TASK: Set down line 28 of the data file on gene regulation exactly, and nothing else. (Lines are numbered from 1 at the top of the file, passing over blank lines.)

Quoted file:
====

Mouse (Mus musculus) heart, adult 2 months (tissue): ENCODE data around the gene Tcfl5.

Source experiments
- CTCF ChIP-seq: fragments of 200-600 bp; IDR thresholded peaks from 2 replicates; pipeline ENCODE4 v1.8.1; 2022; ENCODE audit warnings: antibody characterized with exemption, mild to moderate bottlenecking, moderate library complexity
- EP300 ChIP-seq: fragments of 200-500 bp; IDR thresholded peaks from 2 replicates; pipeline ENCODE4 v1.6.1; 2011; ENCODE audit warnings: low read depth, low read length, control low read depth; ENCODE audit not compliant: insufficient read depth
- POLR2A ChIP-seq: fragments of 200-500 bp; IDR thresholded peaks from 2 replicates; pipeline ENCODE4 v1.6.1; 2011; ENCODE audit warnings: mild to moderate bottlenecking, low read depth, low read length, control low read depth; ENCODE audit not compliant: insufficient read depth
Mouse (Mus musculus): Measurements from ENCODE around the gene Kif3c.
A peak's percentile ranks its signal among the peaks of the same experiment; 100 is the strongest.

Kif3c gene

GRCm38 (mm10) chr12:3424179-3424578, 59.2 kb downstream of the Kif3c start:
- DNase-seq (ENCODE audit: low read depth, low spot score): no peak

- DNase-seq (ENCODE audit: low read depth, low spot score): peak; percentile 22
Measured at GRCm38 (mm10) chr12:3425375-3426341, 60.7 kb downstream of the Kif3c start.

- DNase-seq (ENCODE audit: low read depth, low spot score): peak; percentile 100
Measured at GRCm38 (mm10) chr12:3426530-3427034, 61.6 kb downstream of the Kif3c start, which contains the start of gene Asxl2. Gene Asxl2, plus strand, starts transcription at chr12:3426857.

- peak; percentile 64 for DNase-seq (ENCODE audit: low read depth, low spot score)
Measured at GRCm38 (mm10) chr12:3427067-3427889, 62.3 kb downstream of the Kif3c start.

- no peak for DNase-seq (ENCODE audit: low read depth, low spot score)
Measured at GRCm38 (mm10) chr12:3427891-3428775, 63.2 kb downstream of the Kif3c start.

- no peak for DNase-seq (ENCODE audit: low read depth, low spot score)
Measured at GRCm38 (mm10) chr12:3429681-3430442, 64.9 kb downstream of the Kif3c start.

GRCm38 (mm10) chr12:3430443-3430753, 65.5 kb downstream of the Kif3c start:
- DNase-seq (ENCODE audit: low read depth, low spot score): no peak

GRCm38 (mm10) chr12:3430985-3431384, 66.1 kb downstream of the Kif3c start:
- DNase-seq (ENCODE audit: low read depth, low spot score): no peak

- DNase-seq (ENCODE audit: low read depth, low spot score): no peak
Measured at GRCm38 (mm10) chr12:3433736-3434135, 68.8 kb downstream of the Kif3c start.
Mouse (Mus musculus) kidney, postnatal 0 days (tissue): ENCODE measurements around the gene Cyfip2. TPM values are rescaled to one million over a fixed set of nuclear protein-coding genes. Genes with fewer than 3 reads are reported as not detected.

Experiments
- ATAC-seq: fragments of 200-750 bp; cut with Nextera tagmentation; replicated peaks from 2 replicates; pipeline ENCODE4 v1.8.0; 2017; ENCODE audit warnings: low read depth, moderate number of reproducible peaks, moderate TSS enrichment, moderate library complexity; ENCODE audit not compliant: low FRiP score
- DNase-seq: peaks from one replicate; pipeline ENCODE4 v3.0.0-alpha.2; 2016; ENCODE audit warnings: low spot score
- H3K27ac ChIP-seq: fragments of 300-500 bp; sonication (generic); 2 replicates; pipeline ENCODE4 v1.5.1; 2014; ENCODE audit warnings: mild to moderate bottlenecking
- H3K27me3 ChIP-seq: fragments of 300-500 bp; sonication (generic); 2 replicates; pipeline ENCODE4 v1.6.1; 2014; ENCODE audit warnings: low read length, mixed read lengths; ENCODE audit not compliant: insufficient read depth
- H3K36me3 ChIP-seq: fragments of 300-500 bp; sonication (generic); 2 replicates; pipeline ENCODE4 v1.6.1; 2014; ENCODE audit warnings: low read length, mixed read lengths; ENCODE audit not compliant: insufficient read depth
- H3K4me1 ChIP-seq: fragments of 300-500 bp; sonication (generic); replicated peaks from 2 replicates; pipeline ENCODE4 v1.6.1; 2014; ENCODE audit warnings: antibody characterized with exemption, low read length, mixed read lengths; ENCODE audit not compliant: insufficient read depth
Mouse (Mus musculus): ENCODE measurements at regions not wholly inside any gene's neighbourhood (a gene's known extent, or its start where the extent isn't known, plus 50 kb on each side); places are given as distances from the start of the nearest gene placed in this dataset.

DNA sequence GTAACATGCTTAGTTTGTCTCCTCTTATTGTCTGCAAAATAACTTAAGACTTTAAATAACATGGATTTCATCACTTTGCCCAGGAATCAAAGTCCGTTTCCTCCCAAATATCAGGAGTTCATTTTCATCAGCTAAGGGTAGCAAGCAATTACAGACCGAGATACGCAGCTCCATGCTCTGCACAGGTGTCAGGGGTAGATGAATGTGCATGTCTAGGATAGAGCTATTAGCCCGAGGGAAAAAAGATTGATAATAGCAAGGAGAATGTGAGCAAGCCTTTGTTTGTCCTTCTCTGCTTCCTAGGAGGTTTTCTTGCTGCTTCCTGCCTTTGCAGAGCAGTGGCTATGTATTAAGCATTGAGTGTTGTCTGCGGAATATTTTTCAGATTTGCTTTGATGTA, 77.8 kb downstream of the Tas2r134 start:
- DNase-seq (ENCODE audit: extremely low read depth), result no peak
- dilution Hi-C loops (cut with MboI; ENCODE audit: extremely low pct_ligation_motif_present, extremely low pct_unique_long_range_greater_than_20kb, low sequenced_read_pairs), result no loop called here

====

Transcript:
Experiments